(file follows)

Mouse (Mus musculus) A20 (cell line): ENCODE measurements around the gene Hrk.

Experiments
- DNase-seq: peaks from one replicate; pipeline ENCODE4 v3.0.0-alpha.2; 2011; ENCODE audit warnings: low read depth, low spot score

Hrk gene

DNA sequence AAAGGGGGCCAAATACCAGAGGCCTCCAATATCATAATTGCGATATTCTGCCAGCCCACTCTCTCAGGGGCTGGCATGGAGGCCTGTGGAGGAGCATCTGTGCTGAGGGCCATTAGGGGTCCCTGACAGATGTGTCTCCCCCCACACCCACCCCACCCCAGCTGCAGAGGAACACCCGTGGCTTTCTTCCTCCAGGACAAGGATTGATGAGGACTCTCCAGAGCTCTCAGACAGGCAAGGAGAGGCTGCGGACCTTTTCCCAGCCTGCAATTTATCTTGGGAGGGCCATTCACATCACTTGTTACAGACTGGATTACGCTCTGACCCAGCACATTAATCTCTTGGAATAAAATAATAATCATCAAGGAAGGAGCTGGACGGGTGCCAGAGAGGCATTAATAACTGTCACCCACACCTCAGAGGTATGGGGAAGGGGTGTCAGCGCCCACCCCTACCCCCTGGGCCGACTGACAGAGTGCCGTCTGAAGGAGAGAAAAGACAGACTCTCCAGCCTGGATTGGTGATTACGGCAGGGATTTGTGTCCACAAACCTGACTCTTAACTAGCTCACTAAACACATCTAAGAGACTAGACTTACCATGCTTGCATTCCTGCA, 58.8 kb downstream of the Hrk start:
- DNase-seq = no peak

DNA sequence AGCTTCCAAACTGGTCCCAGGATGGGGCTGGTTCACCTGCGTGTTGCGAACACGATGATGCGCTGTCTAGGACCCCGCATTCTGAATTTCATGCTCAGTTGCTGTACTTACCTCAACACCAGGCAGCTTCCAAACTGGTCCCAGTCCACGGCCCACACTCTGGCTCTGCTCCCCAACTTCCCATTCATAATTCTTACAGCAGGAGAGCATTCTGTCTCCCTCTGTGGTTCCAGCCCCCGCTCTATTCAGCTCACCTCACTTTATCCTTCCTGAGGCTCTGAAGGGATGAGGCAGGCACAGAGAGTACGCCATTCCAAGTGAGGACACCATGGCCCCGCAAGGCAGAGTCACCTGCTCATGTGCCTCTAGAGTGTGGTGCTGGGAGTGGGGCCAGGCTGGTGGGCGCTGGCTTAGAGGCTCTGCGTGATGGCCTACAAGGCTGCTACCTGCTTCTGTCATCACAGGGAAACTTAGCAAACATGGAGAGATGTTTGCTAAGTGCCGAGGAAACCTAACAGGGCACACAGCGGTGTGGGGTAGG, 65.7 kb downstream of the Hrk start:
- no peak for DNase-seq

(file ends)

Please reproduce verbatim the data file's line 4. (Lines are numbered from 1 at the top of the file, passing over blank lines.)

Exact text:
Hrk gene